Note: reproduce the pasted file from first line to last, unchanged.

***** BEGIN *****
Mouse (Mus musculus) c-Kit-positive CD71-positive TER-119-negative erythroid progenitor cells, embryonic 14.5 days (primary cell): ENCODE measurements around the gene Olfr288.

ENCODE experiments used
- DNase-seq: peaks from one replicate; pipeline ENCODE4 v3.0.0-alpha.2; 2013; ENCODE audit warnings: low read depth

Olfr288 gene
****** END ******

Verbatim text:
Mouse (Mus musculus) c-Kit-positive CD71-positive TER-119-negative erythroid progenitor cells, embryonic 14.5 days (primary cell): ENCODE measurements around the gene Olfr288.

ENCODE experiments used
- DNase-seq: peaks from one replicate; pipeline ENCODE4 v3.0.0-alpha.2; 2013; ENCODE audit warnings: low read depth

Olfr288 gene